So you can imagine how nervous I am writing this post. But upon May's arrival, four consistent days of sun and sixty-degree weather, and my jovial mood, I really think we're heading into the better months. <Anxiously knocking on my wood desk.>

This past weekend, Mike was in the land where grown men become twenty-one-year-old boys all over again: Vegas. And in some sort of vindication, the weather in Vegas was windy and semi-cool (for Vegas, at least), while the city of New York basked in sunlight and warm weather. And I was sure to take full advantage of my alone-time-meets-springtime weekend.

On Saturday, the New York City Aggies had their spring barbecue at a beer garden. Once the morning clouds left and the sun was fully out, you could see all of our moods change. There's something to be said about sunlight deficiency disorder. It was humorous watching all of us girls (okay, just me and Andrea because we're always prepared) taking off our sweaters to expose our sundresses and bare shoulders, the men rolling up their sleeves to expose their arms, and all of us scoping out the sun's rays and rotating our chairs every now and then to make sure we were getting an even "tan." (The word tan used lightly . . . I didn't notice an ounce of color difference, which is much different than my days in Texas when I had a base tan year round, I guess that was a plus side of living down south.) 

The group eventually migrated to a frozen yogurt place (I feel guilty about cheating on TCBY, but 16 Handles was just so good). The fact that we even wanted something frozen was a sign of the changing seasons. Also, completely unrelated to my all-about-spring post, I missed Paul McCartney at 16 Handles by five minutes . . . something I will never get over. Just writing it down again makes me want to crawl into a fetal position and cry some more. Anyway . . .

The next morning, Ginna and I had brunch, and clearly we weren't the only ones who wanted to enjoy one of New York's greatest traditions in the beautiful outdoors. The wait for a table outside at Barking Dog was more than an hour, so we opted for the shorter wait and a table near the windows. While dining, we noticed tons of puppies and babies . . . whether this is a sign of spring, or just where our mind was at that day, is beyond me.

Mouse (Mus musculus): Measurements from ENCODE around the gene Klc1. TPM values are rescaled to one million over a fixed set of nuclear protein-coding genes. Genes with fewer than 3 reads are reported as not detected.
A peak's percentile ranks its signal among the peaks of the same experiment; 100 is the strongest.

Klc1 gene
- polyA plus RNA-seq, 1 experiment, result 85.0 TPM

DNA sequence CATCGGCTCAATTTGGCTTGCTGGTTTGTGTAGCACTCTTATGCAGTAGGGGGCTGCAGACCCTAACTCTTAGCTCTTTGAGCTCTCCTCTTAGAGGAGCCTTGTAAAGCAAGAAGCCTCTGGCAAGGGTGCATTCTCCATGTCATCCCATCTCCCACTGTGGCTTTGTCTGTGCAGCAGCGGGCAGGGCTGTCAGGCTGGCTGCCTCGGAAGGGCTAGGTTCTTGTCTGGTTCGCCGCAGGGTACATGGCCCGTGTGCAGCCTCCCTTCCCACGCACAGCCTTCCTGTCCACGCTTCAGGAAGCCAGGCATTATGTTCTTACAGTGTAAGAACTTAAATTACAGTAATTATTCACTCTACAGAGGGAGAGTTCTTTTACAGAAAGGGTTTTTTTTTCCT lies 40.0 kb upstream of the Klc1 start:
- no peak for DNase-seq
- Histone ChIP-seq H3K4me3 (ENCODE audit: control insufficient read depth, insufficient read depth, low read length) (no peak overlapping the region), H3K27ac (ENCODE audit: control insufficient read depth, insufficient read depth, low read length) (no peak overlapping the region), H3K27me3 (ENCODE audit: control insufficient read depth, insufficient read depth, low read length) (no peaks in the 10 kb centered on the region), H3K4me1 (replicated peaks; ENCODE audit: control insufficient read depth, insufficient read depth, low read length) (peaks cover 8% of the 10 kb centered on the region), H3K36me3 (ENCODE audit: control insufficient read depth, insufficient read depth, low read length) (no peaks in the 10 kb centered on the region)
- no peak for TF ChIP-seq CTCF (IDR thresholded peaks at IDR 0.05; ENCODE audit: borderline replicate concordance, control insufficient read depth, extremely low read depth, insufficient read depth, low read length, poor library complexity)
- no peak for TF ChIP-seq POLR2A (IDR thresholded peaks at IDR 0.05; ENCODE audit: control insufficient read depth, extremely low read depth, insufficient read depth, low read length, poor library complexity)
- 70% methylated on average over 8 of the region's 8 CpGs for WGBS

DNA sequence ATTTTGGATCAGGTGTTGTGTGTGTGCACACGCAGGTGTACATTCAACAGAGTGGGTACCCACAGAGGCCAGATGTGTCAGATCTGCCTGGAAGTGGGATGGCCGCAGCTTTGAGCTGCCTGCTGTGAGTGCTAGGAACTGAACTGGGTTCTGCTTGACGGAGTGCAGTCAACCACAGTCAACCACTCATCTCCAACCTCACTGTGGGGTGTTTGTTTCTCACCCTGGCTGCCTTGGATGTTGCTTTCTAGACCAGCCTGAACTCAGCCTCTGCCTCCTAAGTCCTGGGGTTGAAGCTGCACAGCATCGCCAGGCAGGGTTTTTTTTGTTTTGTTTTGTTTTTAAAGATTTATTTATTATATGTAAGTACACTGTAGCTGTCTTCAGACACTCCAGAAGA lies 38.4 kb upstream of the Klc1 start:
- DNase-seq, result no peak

And when I got back to my apartment, all I wanted to do was clean, the kind where you put on some music and open up the windows to air everything out. I spent six hours cleaning . . . yes, six . . . yes, just our small apartment. Nobody ever said I was the queen of speed in this department (or running, as I am sure my parents and husband inserted with a laugh). I reorganized our entertainment system and mantel so the living room looked more like a habitat than a DVD store. I unpacked the rest of the frames we received from the wedding, and now I am praying that we'll have our discs soon so we can stop looking at the models. And, no surprise, the dusting took the most amount of time, for as fast as it accumulates in the normal, cleaner-air world, in NYC it seems to gather at least twice as fast.

Then it was time for the kitchen. I swear, the day I have more cabinet space and a dishwasher will be the happiest day. And finally, because I had been putting it off since the beginning . . . the bathroom. I think my back is still sore from the scrubbing I gave that tub. And as much as I love my husband, who tends to be far cleaner/neater than I ever am, he has a penchant for leaving rogue shavings from his electric razor and globs of toothpaste in random areas of the bathroom (one would think mainly the sink, but I find toothpaste on the floor more often than I should).

Once it was all said and done, I felt much better. There was a spring in my step now that spring was finally here (again, knocking on wood). I was actually ready for my Monday-night softball game, knowing I wouldn't be wearing sweatpants, a sweatshirt, and a beanie. (And that was great, though the municipal solid waste container near first base wasn't all that fresh and springlike, thank you, East Harlem.)

I only wish there had been enough time this weekend to get to the park to do some freelance. But then again, there never is enough time to get everything done on my list.

And so, during this spring day, I leave you with a little note I left Mike after my hardcore cleaning session . . .

Confucius says: Husband who leaves shavings and globs of toothpaste in clean bathroom and medicine cabinet is a dead man.

To which he later replied via Gchat once he got home: You're silly. Confucius doesn't speak English.